Google’s CEO will not join other public companies and project their income every quarter. Here’s why: (“quarterly guidance” below is Wall St parlance for projecting next quarter’s income.)
“We don’t want it to get in the way of running the business,” Schmidt said. “If we started giving quarterly guidance, all of a sudden the whole company would start focusing on the quarter rather than trying to change the world.”
Schmidt knows that once he says “we’re on target to earn X next quarter” two bad things happen: 1)The entire company’s focus is on hitting those numbers, including doing things like pre-selling stuff, or making deep discounts, (things that you cannot sustain in a healthy business) and 2) the observers (analysts for them, neighbors and friends for you) use the actual results to judge you and your business.
In case your knee jerk reaction is, “Well of course, Google has so much money they can afford not to focus on the money,” know this: When Google first started, they were like a church. Doing something good that people wanted (good search) and not charging for it (they still don’t charge you for using search).
They didn’t even have ads for their first year.
“Google looked a lot like a charity in the beginning. They didn’t have ads for over a year. At year 1, Google was indistinguishable from a nonprofit. If a nonprofit or government organization had started a project to index the web, Google at year 1 is the limit of what they’d have produced.” See here.
They continue to focus on providing useful information we never had access to before. Free. To us, the users.
Think we could create such a business model?
P.S. Register for the Customer Savvy Program starting this weekend here. (Auditor spots only left, sorry. At least they’re only $97.) Get your free “If My Product’s So Great, How Come I Can’t Sell It?” eBook with sign-up until Monday night, August 18.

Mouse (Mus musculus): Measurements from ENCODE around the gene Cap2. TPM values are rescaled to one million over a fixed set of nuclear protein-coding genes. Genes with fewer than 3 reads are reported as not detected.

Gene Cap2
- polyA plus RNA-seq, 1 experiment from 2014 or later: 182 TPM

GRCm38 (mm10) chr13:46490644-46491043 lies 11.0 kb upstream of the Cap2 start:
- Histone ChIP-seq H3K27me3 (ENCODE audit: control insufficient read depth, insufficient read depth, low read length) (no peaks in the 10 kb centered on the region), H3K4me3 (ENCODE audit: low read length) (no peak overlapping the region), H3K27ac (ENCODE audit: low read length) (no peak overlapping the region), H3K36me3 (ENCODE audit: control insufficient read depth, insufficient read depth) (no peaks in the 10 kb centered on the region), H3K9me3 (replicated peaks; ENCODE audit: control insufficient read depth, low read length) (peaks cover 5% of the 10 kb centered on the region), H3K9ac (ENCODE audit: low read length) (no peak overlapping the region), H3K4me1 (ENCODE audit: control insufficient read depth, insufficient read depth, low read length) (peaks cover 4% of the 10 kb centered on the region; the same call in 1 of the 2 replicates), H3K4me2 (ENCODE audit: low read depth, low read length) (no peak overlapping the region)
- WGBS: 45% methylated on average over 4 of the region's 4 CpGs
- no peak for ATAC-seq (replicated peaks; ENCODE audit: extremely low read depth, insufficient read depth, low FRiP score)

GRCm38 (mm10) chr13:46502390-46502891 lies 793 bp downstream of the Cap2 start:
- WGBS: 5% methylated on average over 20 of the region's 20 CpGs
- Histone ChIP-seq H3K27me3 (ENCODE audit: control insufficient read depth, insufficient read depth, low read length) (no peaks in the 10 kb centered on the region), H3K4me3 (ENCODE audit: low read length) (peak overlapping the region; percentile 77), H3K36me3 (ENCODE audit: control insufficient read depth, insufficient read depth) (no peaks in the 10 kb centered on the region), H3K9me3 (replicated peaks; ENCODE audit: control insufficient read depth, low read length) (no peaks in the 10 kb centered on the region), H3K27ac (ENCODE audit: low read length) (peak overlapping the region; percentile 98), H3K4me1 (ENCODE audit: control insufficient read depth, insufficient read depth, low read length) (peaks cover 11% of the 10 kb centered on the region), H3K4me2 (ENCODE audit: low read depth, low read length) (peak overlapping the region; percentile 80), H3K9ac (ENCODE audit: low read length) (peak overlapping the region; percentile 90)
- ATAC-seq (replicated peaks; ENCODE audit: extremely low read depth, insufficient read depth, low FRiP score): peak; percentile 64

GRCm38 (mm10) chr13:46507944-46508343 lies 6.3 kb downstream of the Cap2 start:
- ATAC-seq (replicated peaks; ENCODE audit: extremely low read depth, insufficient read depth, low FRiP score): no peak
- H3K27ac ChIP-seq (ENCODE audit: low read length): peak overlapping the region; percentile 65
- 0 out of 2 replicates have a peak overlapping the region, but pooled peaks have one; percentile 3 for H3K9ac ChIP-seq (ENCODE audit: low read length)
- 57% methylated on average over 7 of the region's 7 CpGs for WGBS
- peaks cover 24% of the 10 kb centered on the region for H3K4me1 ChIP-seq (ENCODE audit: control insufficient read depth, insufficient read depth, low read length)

Along a different but parrallel pathway of thinking, 90 days is too short of a time period to expect results from a business enterprise. One of the reasons American firms are getting our arses kicked in international competition is that they make decisions based on stockholders desires for 90 day gains. Short term thinking is anethema to success, the more short term results are demanded the less long term success there will be. You can pretty much count on it. It’s ok to expect and demand that your business will produce a profit long term, it’s not good strategy to focus on the money, and it’s not ok to demand it show up in the short run. Immature thinking.
I think we can create such a business model. It is up to each individual to set the example.
One of my own downfalls is getting focused on whatever promotion the company is currently running. Whenever I get focused on a company promotion, I take my focus off helping my prospects. The result is I never get the bonus.
I was trying to make the next pin level with one company I was with and I kept falling short. When I finally gave up trying to get to the next pin level and just focused on helping my prospects, that’s when I made the next pin level.
I’m with a new company now, and the first thing I did is get focused on the promotion that started the day after I joined. I’ve not been able to set an appointment since. I think my prospects can hear in my voice that I’m in it for myself, not them. I need to get refocused and be in it for them, not me.
I definitely agree short-term thinking will get you nowhere. I believe that’s why the U.S. is in trouble, particularly with our energy resources. I once heard a Native American tribal leader speak about making decisions based on the 7th generation to come. My husband and I have been talking to our 13-year old grandson this week about following his passion, being an entrepeneur, giving to the community, instead of always me, me me. Not sure if any of it got through. Any suggestions?
Joe Washburn has it exactly right as to what the proper attitude is. And, what a big part of the problem is. It never ceases to amaze me that companies push short term promotions and agendas that destroy the very thing they should be trying to create, service focused reps. They often turn good folks off because we know that the short term, monthly promo stuff is creating focus 180 degrees from where it should be: on helping the potential customer with THEIR needs.
I agree. I thought that my upline telling us to get the dollar signs out of your eyes was simply a ploy to aid our denial of money we were losing. Also, by focusing on giving the best service, by feeling the satisfaction of that, you always win and so do they. If not a sale, perhaps referrals. If not referrals, you’ve made a difference in someone’s life just by taking the time to listen. Mostly, you’ve shown them that your business is a nice business to be in. Someday, they might want what you have.